Re. the second issue, testimony at trial must generally be based on personal knowledge. That means the Plaintiff must testify to events he/she has seen with his/her eyes or heard with his/her ears. This is virtually impossible to do with regard to proving a homeowner did not pay a mortgage payment or proving the amount owed, so the Plaintiff invariably must rely on documents to prove these facts. This is permissible, but only if the Plaintiff can introduce these documents under the business records exception to the hearsay rule.

Again, this is harder than you think. The Plaintiff must show: (1) the documents are a memorandum, report, record, or data compilation; (2) made at or near the time of the event; (3) by or from information transmitted by a person with knowledge; (4) kept in the course of regularly conducted business activity; and (5) that it was the regular practice of that business to make such a record. All five elements must be satisfied or the documents cannot be used as evidence at trial.

I’m not trying to teach anyone how to practice law. Rather, my point is that there are virtually always things that can be done to make it difficult for a bank to prevail in a foreclosure case; these are just two examples. So don’t give up – keep fighting foreclosure!

Mark Stopa Esq.

http://www.stayinmyhome.com

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Ann

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Posts: 148
Reply with quote  #16 
See some comments on the post at
http://www.stayinmyhome.com/blog/2011/05/preparing-for-trial-in-a-foreclosure-case/

Also see this post
http://www.stayinmyhome.com/blog/2012/01/setting-a-foreclosure-case-for-trial/

Anyone who has experience on foreclosure trial is welcome to share his/her experience /view on hearing and trial matter. Especially on the subject Notes, mortgages, indorsement and allongement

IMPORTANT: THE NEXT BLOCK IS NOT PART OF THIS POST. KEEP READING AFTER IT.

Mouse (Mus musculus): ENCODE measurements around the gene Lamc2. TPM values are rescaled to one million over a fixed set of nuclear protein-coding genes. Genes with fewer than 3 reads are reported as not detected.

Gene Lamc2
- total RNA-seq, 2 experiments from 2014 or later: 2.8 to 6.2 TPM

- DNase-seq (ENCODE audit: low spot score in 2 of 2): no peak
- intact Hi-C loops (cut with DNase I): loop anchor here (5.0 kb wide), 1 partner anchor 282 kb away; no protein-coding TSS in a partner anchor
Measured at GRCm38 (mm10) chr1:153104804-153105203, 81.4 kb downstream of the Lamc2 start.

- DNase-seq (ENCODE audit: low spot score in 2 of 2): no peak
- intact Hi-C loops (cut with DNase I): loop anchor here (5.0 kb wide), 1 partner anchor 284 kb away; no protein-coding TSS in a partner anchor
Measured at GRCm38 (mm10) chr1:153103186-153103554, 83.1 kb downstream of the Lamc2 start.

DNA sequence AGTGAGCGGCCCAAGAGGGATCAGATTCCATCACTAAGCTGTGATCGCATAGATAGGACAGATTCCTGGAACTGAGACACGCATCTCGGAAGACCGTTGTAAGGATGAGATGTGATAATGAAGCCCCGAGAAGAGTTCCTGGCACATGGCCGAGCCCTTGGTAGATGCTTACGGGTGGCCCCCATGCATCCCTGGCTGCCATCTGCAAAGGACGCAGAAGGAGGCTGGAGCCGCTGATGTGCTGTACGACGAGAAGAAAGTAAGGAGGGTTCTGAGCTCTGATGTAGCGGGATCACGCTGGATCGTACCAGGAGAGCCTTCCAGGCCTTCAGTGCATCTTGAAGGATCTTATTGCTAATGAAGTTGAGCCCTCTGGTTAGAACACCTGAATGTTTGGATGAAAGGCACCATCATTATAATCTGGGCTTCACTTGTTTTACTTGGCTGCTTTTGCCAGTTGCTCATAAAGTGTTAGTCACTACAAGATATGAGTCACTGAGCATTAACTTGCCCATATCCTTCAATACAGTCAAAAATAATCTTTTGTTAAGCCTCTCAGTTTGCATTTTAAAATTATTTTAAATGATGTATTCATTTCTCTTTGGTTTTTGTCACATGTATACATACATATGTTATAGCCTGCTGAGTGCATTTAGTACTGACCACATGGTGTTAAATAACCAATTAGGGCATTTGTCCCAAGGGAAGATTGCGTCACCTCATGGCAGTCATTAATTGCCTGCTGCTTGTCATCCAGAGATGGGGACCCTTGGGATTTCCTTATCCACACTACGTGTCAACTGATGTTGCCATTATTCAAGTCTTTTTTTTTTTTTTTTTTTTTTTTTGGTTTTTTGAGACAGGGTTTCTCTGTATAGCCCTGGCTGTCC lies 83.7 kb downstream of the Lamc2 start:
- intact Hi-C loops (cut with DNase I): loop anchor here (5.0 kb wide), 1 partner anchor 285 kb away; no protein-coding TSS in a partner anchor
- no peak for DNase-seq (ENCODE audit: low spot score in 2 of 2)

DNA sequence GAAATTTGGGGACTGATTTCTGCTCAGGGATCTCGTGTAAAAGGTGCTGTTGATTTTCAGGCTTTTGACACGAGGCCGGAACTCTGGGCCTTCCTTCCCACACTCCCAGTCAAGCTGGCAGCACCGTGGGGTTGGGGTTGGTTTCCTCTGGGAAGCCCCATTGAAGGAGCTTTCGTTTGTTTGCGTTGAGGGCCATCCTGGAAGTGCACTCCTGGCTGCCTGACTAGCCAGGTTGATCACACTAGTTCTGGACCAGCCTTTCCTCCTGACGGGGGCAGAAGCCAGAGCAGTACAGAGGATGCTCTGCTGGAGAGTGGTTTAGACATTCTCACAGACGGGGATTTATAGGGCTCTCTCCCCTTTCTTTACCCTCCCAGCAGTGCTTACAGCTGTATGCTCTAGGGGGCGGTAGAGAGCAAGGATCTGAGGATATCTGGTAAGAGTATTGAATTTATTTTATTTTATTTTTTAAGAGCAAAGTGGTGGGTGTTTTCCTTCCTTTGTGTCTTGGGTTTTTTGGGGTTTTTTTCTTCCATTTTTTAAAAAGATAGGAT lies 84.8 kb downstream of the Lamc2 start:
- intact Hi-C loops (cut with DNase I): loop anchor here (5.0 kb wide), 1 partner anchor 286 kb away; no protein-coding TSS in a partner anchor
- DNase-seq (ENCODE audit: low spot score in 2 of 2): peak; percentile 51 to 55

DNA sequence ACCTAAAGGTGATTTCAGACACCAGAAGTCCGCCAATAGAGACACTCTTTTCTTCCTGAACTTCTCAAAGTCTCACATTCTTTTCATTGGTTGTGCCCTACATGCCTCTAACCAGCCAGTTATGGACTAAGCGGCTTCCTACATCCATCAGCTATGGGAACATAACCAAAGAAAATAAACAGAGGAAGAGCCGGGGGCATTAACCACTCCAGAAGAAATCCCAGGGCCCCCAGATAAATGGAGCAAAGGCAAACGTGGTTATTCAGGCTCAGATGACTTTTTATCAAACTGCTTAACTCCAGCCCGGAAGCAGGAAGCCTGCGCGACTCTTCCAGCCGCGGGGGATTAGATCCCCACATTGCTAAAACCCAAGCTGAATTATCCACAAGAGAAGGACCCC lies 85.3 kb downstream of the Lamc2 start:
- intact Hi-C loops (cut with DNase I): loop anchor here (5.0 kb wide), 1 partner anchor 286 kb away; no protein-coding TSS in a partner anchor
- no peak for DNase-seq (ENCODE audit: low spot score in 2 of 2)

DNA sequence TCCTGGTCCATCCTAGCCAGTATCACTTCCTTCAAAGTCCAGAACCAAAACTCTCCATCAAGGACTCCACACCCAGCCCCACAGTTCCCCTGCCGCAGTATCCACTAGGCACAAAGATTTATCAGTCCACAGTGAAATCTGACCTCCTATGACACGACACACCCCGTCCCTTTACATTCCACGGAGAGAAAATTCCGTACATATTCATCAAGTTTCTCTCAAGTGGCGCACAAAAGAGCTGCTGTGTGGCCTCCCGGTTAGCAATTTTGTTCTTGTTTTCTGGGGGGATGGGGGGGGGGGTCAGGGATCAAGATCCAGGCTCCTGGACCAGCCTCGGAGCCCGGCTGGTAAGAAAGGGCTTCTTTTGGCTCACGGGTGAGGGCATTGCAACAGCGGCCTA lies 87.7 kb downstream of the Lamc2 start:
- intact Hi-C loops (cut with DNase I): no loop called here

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Ann

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Posts: 148
Reply with quote  #17 

It would be nice if successful Pro Se mentioned in Unregistered Post can give out their case numbers so other Pro Se and I can learn from them .

 

Talk is cheap !!!

 

 

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Texas
Reply with quote  #18 
Well and safely said:

The time to be posting exemplary successes in individual cases not subject to published appellate decisions is when the limitations period has run!

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Ann

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Posts: 148
Reply with quote  #19 

Legal pleadings and court dockets are public.  Anyone can see them at the court house, including Bank lawyers. Anyone can crow on their non existent

victory on the Internet without proving proof. Appeal Court publish their Opinion immediately after the Hearing.

 

I have the feeling that some people for unknown reason try to spread negativity and incorrectness in this forum.  Including incorrectly critize REAL attorney opinions on legal matters. Jealousy perhaps ? Or do they work for the Bank  ?

 

Readers is advised to be careful taking internet advices/opinions from unknown posters. Consult competent lawyers before taking any legal steps.

I post comments from real lawyers so people can give it a thought . They tell you a view of boots on the ground.

 

It is well known that unless a person possesses high legal knowlege, fighting foreclosure lawsuit Pro Se is dangerous and risking losing their home. Hiring a lawyer is not a guarantee to win a free home either. However, fight it Pro Se is still better than doing nothing at all and could buy some additional time to be in the house or obtain loan modification or other settlement.

 

However, Pro Se should try to hire a lawyer when Bank files Motion for Summary Judgment. Losing this Motion could result in the sale of your house. The SMJ hearing is similar to a Bench trial, the SJ Judgment is difficult to reverse. Filing BK or Appeal could buy some time. Those in states with Deficiency Judgment should consult a BK lawyer or the Bank will go after their other assets and income later.